Jul, have you ever taken a look at the death rates among infants & toddlers prior to 20th century & advent of vaccinations? The rate at which childhood diseases (measles, rubella, smallpox, polio, diphtheria, meningitis, mumps, pneumonia, etc.) used to kill children under the age of 10 were extremely high, at times killing half of the children in a family. Couples often had 10 or more children, but only half of those children survived to see their teenage years due to these (now preventable) diseases.

      And that whole belief that people only lived to be 40 years old & then died is a load of rubbish. The high rates amongst young children completely skewed the statistics & brought down the life expectancy rate. If you made it through early & mid-childhood, then you’d likely live to a pretty good age most of the time (except for women, childbirth was terrible & killed many women back then).

      You can argue all you want about how “bad” vaccines are, but almost any scientist or historian will laugh in your face if you try to tell them that the invention of vaccines has not saved BILLIONS of children’s lives. Mothers in many African nations still live through the horror of watching their children die from these entirely preventable diseases while the rest of the world has forgotten how terrible smallpox, polio, diphtheria, etc. can truly be.

      Reply
  3. alaina

    Totally agreed with smh.

    Reply
  4. Anonymous

    Jul, please do your research. Check the rates of simple, PREVENTABLE childhood illnesses and their mortality rates in the United States. Check the rates from the 1950s and then compare with mortality rates from 2010. Deaths of those illnesses in the U.S. have almost dropped off the map, BECAUSE OF VACCINES.

    But people still refuse to believe it. Doctors and nurses are once again having to watch children die or live with permanent disabilities because of illnesses like measles, chicken pox, and whooping cough, because their parents ignore basic facts and refuse to vaccinate.

    Just because an internet page looks official and offers a lot of information as “facts” doesn’t make it so. Your doctor has NOTHING to gain by lying to you.

    Vaccines work. And that is fact.

    Reply
  5. Anonymous

    I used to think my two oldest sons developed autism because of the vaccinations and I didn’t have my youngest son vaccinated until he was two. He is healthy. Now I read that vaccines can’t be the cause and the other other thing I did different with baby number three was to not breastfeed which leads to wonder if there’s a link. Did I pass something to my oldest children? Can bfing be dangerous? I wasn’t bf nor my brother. My oldest two were and they have autism. If it’s not vaccines and I don’t buy that my third son got lucky then I’m not bfing in the future to be safe.

    BTW, my third son never got any of those infection diseases even though he wasn’t vaccinated until two.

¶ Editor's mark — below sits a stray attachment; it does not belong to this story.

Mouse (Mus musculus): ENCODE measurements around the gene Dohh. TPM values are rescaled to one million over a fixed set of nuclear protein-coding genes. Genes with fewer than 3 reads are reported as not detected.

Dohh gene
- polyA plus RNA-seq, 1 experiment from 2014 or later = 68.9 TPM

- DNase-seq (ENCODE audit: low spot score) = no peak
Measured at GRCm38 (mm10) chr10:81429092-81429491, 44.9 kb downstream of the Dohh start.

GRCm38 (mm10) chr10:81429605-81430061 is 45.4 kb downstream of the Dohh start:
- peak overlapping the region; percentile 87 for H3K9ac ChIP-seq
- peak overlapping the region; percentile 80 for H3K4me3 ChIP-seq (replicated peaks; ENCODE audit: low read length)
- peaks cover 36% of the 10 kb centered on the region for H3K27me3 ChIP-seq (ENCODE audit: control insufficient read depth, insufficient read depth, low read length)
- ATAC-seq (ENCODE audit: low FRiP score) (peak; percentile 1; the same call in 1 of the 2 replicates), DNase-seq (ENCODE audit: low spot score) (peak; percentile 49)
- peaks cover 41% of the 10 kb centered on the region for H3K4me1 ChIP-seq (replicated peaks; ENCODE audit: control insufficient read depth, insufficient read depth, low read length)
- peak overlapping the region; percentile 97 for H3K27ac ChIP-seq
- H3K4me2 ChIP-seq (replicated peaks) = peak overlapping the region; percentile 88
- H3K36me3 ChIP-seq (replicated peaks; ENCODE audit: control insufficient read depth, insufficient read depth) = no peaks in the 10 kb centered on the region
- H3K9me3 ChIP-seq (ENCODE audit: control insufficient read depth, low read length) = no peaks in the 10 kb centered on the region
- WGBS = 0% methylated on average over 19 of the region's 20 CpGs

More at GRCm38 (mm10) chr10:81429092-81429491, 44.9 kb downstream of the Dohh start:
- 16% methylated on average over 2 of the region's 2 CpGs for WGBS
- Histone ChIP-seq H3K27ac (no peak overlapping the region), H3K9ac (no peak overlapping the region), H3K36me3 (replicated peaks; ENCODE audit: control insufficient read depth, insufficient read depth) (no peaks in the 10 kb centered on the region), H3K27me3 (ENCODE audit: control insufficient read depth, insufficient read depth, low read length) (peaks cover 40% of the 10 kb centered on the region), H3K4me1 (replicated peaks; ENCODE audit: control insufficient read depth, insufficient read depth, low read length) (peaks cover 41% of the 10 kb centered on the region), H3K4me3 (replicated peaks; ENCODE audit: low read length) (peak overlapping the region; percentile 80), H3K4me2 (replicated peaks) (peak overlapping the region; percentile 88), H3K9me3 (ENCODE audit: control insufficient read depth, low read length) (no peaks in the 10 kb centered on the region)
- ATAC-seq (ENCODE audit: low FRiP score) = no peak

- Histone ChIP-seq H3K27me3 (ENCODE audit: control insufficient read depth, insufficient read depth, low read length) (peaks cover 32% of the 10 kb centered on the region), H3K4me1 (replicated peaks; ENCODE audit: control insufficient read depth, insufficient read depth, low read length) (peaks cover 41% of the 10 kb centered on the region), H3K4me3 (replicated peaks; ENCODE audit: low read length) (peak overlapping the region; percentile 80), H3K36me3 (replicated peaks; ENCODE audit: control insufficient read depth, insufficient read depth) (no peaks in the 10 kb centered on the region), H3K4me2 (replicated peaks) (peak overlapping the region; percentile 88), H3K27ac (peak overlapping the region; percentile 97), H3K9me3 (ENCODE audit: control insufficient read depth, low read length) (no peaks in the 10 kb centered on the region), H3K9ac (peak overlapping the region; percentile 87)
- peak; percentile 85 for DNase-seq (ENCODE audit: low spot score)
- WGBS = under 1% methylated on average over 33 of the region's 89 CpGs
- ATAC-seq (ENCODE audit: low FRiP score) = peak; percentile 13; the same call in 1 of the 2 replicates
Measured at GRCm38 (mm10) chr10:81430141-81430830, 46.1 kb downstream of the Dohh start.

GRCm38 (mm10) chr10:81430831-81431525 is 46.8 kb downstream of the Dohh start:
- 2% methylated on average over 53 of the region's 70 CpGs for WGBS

Reply
    • Anonymous

      Were you on any medication while breastfeeding? I can’t imagine breastfeeding itself could any injury to a child, but some medication taken by the mother could harm the baby.

      I have a friend with an autistic child. She breastfeed but was also on medicine at the time.

      Reply
  6. Mia

    Jul is not wrong. Actually, she is right. 450 Children dying of Measles? I bet there are at least as many children dying or disabled as a result from vaccinations. I know one child that died and two disabled ones, approved vaccination damage. But I know not a single child who had a children’s disease and suffered long-term damage.

    I am not a vaccination opposer, but I demand everyone to handle this topic questioning.

    Reply
  7. Anonymous

    as someone who works in the public health field and is trained in infectious diseases, it amazes me to listen to people argue against vaccinating children due to the supposed autism link. the gentlemen who “proved” this was discredited, his licence was also suspended, the journals that published his work were heavily fined or discredited, and he is a standing joke in the infectious disease community. His test subjects were children at his child’s bday party, and this “research” was done without parental consent as to what the information they give him was going to be used for. His research was done one time on a very small group of children. Hardly scientific!
    Good for Amamda Peet for standing up for vaccines! One thing to consider is that many people do not vaccinate because it is the “hip” thing to do. I wonder how many of these people who do not vaccinate have gone to third world countries and sat with a dying child who has no chance for a vaccine? I also wonder if they understand the enormity if everyone stopped vaccinating. Our generation(I am 30) is not afraid of these diseases because we have been fortunate and not had to watch classmates die of measles, mump, rubella,whooping cough, polio, etc…. due to the vaccination of generations before us and our generation as well. I am sure if the child of someone who does not vaccinate was to contract one of these terrible diseases, they would change their mind.

    Reply
  8. Emmy's Mom

    Unfortunately, I have personal experience with what can happen when a child doesn’t get a timely measles vaccine. Again I say, a “timely” vaccine.
    My husband and I lost our beautiful daughter who we adopted from an orphanage in Pune, India in 2005 on January 2, 2011. She died from s.S.P.E. Subacute Sclerosing Pan Enephalitis, a fatal complication of the measles in a child that contracted measles before they received their vaccine. Any person considering international adoption needs to e aware of whether their child had measles in their native country or if they received a measles vaccine and when they received that vaccine. S.S.P.E. is fatal. Period. No cure. Poor treatment prognosis for any extended life. My daughter was diagnosed 8/18/10 and died 1/2/11. Think about it. When you choose not to vaccinate, this could be your child. Granted, children in orphanages tend to be sickly due to dirty water and poor nutrition. However, any child could have an undiagnosed medical condition that could be worsened by the measles. You endanger your whole communit when you don’t vaccinate. You have many personal rights. Making other people sick in our society is not one of them.The report by Andrew Wakefield(Ican’t call him “Dr.”) was false. he was paid by a firm who wanted to sue vaccine manufacturers so he produced a false report and got paid for it. You wouldn’t neglect your childs physical development, think swimming, gymnastics, karate, you need to consider their overall health and protect them from all chance of dying needlessly. Be responsible. WE NEED COMMUNITY IMMUNITY!!!

    Reply